Messing with Clip Studio

I’ll always prefer “real” analogue pens, pencils and paper, but I gave Clip Studio another go at the weekend along with my Huion GT-220 v2 tablet monitor and I ended up enjoying myself. This is a very early work-in-progress from something I’ve been thinking about while I work on freelance gigs.

Clip Studio’s drawing tools are second to none I’d say, and I particularly like the vector ink pen(s). The pencil tools have a very authentic feel and behaviour. As for the Huion, I bought it for a job and when that was done I stored it away for a while, but I’m glad to re-visit. If you’re looking at a good, value-for-money alternative to a Wacom Cintiq then I’d recommend it. The pen stylus isn’t the greatest quality, but the display itself is very good inded. Considering the GT-220 cost less than half of the equivalent Wacom, I’d recommend it for anyone who doesn’t want to spend too much on a first drawing monitor. Obviously, you could argue that an iPad Pro would be a better choice (and Clip Studio has a reportedly great version available for iOS), but personally I like having my work tools on a “proper”operating system such as Windows or MacOS (as far as I’m aware there is no Linux support from Clip Studio or Huion)

31 Days on Acorn Island

Acorn Island was a simple, hand-drawn game I ran on Twitter in October 2017 (also as part of #inktober2017). The idea was to draw something in pen and ink and then post it to Twitter where players could choose what to do / where to go next. I’m sure it’s been done before, but I wanted to make a game out of relatively simple tools such as a pen, paper and a smartphone. Maybe it’s more an ‘interactive story’ than a game. I don’t know. You decide.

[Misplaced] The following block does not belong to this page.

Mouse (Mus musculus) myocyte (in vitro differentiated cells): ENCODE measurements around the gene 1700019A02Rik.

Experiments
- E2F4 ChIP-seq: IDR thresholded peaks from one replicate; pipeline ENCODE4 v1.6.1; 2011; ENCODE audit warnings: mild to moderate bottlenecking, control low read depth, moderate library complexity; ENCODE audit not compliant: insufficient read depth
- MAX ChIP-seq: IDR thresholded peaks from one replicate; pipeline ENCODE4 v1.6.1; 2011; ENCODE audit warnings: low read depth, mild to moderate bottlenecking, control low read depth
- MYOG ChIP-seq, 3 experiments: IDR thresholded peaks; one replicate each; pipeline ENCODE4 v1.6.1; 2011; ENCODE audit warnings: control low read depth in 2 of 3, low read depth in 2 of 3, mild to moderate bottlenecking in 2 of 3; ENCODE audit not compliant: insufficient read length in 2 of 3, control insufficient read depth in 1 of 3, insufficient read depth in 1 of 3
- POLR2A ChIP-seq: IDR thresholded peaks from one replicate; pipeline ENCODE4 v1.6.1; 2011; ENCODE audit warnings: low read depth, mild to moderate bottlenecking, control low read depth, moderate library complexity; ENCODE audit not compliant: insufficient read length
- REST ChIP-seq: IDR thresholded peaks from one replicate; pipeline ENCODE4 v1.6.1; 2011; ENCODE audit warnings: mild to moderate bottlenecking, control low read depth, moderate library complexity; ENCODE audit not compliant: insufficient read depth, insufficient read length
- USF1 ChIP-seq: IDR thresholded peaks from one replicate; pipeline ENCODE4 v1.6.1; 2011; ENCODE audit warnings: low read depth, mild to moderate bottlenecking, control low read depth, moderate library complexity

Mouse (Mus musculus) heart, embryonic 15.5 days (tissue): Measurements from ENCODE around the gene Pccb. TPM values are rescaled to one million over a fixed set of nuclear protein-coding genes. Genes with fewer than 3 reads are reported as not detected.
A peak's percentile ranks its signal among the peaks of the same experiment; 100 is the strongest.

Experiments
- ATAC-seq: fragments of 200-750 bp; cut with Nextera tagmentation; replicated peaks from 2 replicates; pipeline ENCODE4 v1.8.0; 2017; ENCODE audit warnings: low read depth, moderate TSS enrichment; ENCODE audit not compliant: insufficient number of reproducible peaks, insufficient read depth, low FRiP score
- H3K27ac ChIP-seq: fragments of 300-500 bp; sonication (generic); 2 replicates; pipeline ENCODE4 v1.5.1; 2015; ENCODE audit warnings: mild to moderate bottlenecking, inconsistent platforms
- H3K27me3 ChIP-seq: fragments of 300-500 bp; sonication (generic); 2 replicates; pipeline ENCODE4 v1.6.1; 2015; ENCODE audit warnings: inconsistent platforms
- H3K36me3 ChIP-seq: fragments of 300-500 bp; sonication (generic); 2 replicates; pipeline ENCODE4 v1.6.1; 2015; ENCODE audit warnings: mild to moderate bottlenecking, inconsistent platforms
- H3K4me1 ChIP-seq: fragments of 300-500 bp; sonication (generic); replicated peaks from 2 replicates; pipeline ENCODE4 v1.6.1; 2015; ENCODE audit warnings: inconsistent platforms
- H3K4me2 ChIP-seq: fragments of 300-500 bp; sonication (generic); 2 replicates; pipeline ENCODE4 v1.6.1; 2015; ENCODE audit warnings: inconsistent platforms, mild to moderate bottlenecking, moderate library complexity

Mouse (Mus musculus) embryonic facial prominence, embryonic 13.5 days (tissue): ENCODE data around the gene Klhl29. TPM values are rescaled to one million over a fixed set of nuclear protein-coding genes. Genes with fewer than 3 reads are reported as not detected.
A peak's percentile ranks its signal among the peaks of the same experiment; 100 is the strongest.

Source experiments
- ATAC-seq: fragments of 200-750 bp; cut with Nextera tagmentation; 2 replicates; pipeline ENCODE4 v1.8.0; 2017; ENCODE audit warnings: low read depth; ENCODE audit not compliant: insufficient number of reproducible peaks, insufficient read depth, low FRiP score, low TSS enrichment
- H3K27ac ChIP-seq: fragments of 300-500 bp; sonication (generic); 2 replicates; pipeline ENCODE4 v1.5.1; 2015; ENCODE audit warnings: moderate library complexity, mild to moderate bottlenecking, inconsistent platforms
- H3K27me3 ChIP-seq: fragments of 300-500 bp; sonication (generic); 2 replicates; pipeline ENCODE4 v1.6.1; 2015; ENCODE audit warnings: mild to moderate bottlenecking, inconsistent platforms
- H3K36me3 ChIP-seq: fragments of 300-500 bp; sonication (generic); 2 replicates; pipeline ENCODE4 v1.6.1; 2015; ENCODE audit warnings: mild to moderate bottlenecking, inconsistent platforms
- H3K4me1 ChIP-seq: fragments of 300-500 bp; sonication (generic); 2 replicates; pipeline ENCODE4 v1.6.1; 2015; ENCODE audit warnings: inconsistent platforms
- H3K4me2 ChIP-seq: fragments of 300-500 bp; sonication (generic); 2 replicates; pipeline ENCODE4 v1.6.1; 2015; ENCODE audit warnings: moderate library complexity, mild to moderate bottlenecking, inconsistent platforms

It was good to be forced to invent something new everyday while attempting to carry along a story. I didn’t impose any rules on myself, beyond not being allowed to think or plan things too much. The game contains all the usual silly animals in hats, trees and pirates.  I’m amazed at how much my drawing style changed over the month. I definitely wanted a looser feel by the end. Anyway, below are the 31 different images that came out of the game. Below the images is a link to the Twitter thread (where most of the posts are, but not all. It took me time to figure out that I could just keep replying to myself).

Sir John Vanbird of the Kit-Kat Club circa 1705

This is simply a daft doodle made after I was reminded over on Twitter of the Kit-Kat Club. It was an 18th Century London club for the Whigs of the day. I have very fond memories of working as a designer on the National Portrait Gallery’s website years ago (almost 20 years in fact) while at Cogapp. I filled up the pages of my sketchbook with inky drawings of Gentlemen Whigs in Wigs.

Here’s the Kit-Kat Club on Wikipedia, if you’re interested in that kind of thing.